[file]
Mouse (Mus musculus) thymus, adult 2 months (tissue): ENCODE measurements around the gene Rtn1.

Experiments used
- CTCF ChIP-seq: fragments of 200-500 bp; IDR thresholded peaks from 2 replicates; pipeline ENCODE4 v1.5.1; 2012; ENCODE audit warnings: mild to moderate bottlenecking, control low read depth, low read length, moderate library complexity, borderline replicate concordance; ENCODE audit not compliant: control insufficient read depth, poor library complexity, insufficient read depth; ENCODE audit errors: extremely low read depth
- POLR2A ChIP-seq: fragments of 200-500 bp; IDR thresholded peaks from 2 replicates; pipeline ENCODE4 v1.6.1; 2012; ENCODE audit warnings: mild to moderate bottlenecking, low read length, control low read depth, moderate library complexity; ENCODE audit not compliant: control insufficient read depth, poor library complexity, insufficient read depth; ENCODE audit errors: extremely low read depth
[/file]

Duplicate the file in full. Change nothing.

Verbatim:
Mouse (Mus musculus) thymus, adult 2 months (tissue): ENCODE measurements around the gene Rtn1.

Experiments used
- CTCF ChIP-seq: fragments of 200-500 bp; IDR thresholded peaks from 2 replicates; pipeline ENCODE4 v1.5.1; 2012; ENCODE audit warnings: mild to moderate bottlenecking, control low read depth, low read length, moderate library complexity, borderline replicate concordance; ENCODE audit not compliant: control insufficient read depth, poor library complexity, insufficient read depth; ENCODE audit errors: extremely low read depth
- POLR2A ChIP-seq: fragments of 200-500 bp; IDR thresholded peaks from 2 replicates; pipeline ENCODE4 v1.6.1; 2012; ENCODE audit warnings: mild to moderate bottlenecking, low read length, control low read depth, moderate library complexity; ENCODE audit not compliant: control insufficient read depth, poor library complexity, insufficient read depth; ENCODE audit errors: extremely low read depth